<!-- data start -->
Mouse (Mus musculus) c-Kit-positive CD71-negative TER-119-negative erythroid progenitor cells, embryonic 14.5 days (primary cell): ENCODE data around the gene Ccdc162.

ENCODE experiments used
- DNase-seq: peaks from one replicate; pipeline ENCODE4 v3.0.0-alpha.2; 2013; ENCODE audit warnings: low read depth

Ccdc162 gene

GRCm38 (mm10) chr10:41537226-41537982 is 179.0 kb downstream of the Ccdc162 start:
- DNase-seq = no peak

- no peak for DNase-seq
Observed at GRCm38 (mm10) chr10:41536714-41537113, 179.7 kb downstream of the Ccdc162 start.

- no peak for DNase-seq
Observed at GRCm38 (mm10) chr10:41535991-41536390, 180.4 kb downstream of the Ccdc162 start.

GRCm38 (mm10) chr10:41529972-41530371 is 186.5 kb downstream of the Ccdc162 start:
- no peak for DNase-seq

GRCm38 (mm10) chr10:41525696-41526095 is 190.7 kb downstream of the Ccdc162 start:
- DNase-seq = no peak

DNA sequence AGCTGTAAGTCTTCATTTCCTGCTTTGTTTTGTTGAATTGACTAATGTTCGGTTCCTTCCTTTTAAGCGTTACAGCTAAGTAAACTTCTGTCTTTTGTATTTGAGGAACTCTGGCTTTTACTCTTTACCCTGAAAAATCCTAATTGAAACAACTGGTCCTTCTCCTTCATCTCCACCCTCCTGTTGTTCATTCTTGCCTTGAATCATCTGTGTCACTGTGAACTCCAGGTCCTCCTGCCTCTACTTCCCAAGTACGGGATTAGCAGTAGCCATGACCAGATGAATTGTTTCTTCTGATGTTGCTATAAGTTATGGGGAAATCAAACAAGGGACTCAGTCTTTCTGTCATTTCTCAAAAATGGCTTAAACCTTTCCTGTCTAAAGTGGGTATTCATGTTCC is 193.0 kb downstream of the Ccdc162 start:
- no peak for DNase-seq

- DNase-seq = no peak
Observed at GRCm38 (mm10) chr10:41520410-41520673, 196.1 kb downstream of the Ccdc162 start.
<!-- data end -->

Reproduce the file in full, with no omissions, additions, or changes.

Mouse (Mus musculus) c-Kit-positive CD71-negative TER-119-negative erythroid progenitor cells, embryonic 14.5 days (primary cell): ENCODE data around the gene Ccdc162.

ENCODE experiments used
- DNase-seq: peaks from one replicate; pipeline ENCODE4 v3.0.0-alpha.2; 2013; ENCODE audit warnings: low read depth

Ccdc162 gene

GRCm38 (mm10) chr10:41537226-41537982 is 179.0 kb downstream of the Ccdc162 start:
- DNase-seq = no peak

- no peak for DNase-seq
Observed at GRCm38 (mm10) chr10:41536714-41537113, 179.7 kb downstream of the Ccdc162 start.

- no peak for DNase-seq
Observed at GRCm38 (mm10) chr10:41535991-41536390, 180.4 kb downstream of the Ccdc162 start.

GRCm38 (mm10) chr10:41529972-41530371 is 186.5 kb downstream of the Ccdc162 start:
- no peak for DNase-seq

GRCm38 (mm10) chr10:41525696-41526095 is 190.7 kb downstream of the Ccdc162 start:
- DNase-seq = no peak

DNA sequence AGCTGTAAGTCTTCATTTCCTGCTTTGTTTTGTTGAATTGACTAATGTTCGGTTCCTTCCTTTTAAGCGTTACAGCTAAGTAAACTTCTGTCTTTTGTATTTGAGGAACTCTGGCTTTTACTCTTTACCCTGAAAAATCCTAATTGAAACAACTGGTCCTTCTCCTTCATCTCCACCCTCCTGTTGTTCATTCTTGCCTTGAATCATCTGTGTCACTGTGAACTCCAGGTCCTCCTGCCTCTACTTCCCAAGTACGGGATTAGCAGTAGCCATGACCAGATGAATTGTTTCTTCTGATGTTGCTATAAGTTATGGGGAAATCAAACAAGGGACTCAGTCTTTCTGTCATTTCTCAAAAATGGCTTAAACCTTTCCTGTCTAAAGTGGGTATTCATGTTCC is 193.0 kb downstream of the Ccdc162 start:
- no peak for DNase-seq

- DNase-seq = no peak
Observed at GRCm38 (mm10) chr10:41520410-41520673, 196.1 kb downstream of the Ccdc162 start.